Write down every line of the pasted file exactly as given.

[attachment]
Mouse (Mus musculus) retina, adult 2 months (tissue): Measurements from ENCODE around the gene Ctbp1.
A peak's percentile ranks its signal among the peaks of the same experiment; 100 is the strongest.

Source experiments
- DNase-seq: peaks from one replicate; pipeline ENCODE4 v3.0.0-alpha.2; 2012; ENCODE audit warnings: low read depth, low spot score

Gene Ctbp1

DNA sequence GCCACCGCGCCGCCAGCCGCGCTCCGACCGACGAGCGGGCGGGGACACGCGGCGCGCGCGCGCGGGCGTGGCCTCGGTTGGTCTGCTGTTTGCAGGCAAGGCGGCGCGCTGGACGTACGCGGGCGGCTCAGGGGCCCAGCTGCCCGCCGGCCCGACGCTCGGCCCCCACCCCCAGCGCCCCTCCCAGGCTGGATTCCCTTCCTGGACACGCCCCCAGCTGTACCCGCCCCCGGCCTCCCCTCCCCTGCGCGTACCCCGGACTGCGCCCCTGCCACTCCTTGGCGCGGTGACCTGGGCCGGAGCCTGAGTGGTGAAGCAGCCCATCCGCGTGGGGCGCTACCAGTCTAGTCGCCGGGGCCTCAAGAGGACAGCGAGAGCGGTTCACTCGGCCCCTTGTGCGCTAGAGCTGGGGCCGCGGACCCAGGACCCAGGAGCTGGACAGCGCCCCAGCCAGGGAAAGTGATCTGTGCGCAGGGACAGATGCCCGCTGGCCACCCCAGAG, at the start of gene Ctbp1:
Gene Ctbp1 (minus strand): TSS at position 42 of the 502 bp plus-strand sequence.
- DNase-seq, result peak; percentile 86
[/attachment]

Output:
Mouse (Mus musculus) retina, adult 2 months (tissue): Measurements from ENCODE around the gene Ctbp1.
A peak's percentile ranks its signal among the peaks of the same experiment; 100 is the strongest.

Source experiments
- DNase-seq: peaks from one replicate; pipeline ENCODE4 v3.0.0-alpha.2; 2012; ENCODE audit warnings: low read depth, low spot score

Gene Ctbp1

DNA sequence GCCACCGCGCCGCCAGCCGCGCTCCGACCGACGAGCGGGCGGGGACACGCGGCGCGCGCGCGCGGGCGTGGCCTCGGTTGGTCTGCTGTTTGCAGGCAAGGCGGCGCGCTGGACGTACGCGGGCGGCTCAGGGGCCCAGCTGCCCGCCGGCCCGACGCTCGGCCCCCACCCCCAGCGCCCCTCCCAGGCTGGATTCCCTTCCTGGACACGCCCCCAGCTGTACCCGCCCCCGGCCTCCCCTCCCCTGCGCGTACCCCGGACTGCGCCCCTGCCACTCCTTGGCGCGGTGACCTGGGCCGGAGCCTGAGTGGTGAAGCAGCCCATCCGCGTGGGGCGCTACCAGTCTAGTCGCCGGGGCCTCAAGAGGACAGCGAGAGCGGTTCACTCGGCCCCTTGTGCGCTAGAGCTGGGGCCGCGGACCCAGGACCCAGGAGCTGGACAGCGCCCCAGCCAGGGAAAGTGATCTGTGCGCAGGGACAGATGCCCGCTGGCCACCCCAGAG, at the start of gene Ctbp1:
Gene Ctbp1 (minus strand): TSS at position 42 of the 502 bp plus-strand sequence.
- DNase-seq, result peak; percentile 86